“The biggest issue in this conflict is trying to preserve good jobs,” Bob Master, assistant to the vice president of District 1 at the Communications Workers of America, told the Times. 

The wireline business accounted for about 29% of Verizon’s revenue last year, yet only 7% of its operating income.

“By contrast, the wireless business, which is largely not unionized and where wages and benefits for rank-and-file workers are lower on average, is booming and highly profitable,” says the Times report. 

“The F.C.C. doesn’t have an effective policy to build out broadband in the U.S.,” Jeffrey Keefe, a professor emeritus at the Rutgers School of Management and Labor Relations, told the Times.

“Fios is a state-of-the-art broadband network. The F.C.C. has not provided the appropriate incentives.”

Professor Keefe added: “The purposes of the strike are to build public support for the workers and to put pressure on the politicians and the regulators to put pressure on Verizon to settle this thing.”

The CWA also says that Verizon is refusing to negotiate a fair first contract for its retail store workers, who formed a union in 2014.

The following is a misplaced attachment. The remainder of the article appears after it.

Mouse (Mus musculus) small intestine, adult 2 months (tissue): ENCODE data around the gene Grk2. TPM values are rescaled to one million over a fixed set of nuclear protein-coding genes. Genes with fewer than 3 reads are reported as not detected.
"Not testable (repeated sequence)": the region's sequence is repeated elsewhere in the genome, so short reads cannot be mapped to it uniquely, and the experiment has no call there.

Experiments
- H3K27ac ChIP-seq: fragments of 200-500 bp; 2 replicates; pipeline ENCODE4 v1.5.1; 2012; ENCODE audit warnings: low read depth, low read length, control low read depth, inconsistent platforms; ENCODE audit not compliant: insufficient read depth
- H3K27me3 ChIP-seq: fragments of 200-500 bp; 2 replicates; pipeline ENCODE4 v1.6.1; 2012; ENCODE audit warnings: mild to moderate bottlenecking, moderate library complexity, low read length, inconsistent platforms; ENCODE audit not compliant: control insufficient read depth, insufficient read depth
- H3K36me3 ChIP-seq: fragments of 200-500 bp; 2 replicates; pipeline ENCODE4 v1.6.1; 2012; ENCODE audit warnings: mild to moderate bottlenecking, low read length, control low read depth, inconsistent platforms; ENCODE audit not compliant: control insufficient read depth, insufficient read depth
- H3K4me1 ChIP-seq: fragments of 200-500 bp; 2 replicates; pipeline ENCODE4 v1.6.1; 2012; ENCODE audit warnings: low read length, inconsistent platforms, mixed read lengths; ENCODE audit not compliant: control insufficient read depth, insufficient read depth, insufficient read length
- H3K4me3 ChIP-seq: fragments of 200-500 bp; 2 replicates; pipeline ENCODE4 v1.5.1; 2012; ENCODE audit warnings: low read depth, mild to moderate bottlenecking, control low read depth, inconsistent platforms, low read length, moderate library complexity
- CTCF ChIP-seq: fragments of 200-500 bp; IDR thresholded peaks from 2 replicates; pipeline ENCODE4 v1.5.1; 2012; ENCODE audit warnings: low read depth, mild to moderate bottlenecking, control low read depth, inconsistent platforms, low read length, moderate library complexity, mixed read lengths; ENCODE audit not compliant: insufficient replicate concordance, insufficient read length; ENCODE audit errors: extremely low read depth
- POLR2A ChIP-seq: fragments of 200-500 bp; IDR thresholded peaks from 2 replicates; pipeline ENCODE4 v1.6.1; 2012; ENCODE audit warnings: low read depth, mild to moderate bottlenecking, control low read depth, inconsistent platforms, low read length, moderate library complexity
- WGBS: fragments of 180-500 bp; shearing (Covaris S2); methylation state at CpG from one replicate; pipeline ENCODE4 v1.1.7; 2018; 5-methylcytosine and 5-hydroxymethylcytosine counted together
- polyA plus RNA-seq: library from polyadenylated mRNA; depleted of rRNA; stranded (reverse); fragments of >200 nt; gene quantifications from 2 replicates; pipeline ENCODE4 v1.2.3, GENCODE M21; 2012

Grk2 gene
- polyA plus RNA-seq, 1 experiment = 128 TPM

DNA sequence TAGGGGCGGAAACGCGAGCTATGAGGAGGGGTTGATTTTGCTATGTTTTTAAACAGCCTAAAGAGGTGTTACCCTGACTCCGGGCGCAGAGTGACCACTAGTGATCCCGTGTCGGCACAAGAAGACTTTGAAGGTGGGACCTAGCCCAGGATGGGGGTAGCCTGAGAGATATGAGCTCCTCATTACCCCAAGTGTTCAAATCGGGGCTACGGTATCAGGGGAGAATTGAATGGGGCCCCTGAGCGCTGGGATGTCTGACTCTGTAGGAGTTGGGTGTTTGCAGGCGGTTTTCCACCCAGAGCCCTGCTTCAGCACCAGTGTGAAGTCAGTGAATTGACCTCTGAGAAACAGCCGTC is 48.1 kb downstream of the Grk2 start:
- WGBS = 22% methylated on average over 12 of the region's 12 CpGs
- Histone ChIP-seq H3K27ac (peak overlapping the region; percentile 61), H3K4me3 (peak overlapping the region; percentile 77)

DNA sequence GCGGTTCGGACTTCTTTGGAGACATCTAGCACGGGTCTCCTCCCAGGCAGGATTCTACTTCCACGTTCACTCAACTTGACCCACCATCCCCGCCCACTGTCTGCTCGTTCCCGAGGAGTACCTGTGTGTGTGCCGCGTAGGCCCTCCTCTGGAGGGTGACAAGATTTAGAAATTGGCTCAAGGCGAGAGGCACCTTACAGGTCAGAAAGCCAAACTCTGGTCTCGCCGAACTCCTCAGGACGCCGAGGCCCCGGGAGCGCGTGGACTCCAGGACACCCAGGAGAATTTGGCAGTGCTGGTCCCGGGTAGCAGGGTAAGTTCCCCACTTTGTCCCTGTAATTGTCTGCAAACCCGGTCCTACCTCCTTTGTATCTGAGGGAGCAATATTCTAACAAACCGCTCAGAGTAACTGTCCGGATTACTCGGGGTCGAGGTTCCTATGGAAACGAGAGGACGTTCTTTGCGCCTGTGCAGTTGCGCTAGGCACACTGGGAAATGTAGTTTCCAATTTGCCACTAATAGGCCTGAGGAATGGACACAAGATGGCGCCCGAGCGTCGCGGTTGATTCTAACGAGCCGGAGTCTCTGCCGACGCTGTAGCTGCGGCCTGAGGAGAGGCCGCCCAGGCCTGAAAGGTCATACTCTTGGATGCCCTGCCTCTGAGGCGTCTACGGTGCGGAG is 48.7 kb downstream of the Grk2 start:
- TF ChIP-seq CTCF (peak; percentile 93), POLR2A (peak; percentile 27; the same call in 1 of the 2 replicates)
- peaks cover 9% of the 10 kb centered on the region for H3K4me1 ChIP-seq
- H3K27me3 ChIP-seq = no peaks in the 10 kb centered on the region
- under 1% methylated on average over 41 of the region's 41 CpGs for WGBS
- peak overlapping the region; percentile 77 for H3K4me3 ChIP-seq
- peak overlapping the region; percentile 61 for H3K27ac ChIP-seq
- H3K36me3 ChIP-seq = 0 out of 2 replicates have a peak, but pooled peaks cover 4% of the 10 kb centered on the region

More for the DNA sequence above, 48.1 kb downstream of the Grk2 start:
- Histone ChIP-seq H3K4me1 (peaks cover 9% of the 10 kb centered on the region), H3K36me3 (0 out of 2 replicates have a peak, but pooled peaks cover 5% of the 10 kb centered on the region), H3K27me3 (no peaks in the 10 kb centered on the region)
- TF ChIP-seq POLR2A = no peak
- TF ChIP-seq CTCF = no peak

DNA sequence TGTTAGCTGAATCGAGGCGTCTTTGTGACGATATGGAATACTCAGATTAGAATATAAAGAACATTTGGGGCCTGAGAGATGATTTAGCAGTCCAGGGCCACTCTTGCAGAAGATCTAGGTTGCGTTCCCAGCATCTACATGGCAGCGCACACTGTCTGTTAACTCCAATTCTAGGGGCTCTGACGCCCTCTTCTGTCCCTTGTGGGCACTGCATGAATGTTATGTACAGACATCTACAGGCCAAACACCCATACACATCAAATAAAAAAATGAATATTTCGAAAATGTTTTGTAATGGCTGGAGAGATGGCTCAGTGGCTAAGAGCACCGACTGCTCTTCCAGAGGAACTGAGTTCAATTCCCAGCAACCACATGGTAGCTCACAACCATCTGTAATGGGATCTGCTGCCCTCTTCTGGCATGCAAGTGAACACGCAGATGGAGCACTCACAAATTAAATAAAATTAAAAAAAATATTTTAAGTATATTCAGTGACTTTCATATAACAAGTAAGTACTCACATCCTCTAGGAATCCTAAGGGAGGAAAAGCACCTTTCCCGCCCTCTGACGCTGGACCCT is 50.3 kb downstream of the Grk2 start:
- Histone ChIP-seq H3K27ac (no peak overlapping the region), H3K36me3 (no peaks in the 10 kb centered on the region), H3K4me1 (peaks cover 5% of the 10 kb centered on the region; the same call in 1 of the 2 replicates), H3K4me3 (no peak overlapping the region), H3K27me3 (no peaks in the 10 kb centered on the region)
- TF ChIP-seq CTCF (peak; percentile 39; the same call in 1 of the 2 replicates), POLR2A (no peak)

“Verizon says Wireless workers make the company huge profits, but it’s refusing to give them any improvements — even though they’re some of the lowest paid people at Verizon,” writes the CWA.

“Verizon is [also] failing to negotiate a fair contract for the 100 wireless technicians who maintain the network in downstate New York.”

Business Reporter at New Brunswick Today |

Dave is an award-winning business reporter who has authored over 200 articles for New Brunswick Today.

Dave is an award-winning business reporter who has authored over 200 articles for New Brunswick Today.